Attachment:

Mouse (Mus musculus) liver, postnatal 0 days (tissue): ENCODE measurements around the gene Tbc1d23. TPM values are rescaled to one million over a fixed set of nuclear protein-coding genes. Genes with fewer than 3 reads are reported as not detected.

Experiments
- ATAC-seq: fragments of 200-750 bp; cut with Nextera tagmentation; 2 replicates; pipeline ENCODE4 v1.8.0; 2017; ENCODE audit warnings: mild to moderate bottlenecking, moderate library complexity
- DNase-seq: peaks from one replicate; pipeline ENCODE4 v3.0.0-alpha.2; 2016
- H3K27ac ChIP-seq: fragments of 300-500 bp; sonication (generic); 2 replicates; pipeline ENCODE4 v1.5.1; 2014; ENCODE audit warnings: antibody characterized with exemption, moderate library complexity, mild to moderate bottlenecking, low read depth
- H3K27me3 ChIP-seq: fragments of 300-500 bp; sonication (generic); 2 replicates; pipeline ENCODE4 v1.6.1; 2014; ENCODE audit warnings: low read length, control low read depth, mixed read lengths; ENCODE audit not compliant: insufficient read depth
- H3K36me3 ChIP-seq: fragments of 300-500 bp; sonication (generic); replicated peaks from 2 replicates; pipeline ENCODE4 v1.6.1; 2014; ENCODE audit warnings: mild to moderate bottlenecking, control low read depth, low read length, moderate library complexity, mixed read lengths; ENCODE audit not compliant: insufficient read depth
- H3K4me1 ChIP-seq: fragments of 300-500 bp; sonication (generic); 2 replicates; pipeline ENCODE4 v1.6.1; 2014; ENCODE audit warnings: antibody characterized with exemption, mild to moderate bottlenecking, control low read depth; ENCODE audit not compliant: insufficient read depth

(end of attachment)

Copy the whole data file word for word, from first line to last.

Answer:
Mouse (Mus musculus) liver, postnatal 0 days (tissue): ENCODE measurements around the gene Tbc1d23. TPM values are rescaled to one million over a fixed set of nuclear protein-coding genes. Genes with fewer than 3 reads are reported as not detected.

Experiments
- ATAC-seq: fragments of 200-750 bp; cut with Nextera tagmentation; 2 replicates; pipeline ENCODE4 v1.8.0; 2017; ENCODE audit warnings: mild to moderate bottlenecking, moderate library complexity
- DNase-seq: peaks from one replicate; pipeline ENCODE4 v3.0.0-alpha.2; 2016
- H3K27ac ChIP-seq: fragments of 300-500 bp; sonication (generic); 2 replicates; pipeline ENCODE4 v1.5.1; 2014; ENCODE audit warnings: antibody characterized with exemption, moderate library complexity, mild to moderate bottlenecking, low read depth
- H3K27me3 ChIP-seq: fragments of 300-500 bp; sonication (generic); 2 replicates; pipeline ENCODE4 v1.6.1; 2014; ENCODE audit warnings: low read length, control low read depth, mixed read lengths; ENCODE audit not compliant: insufficient read depth
- H3K36me3 ChIP-seq: fragments of 300-500 bp; sonication (generic); replicated peaks from 2 replicates; pipeline ENCODE4 v1.6.1; 2014; ENCODE audit warnings: mild to moderate bottlenecking, control low read depth, low read length, moderate library complexity, mixed read lengths; ENCODE audit not compliant: insufficient read depth
- H3K4me1 ChIP-seq: fragments of 300-500 bp; sonication (generic); 2 replicates; pipeline ENCODE4 v1.6.1; 2014; ENCODE audit warnings: antibody characterized with exemption, mild to moderate bottlenecking, control low read depth; ENCODE audit not compliant: insufficient read depth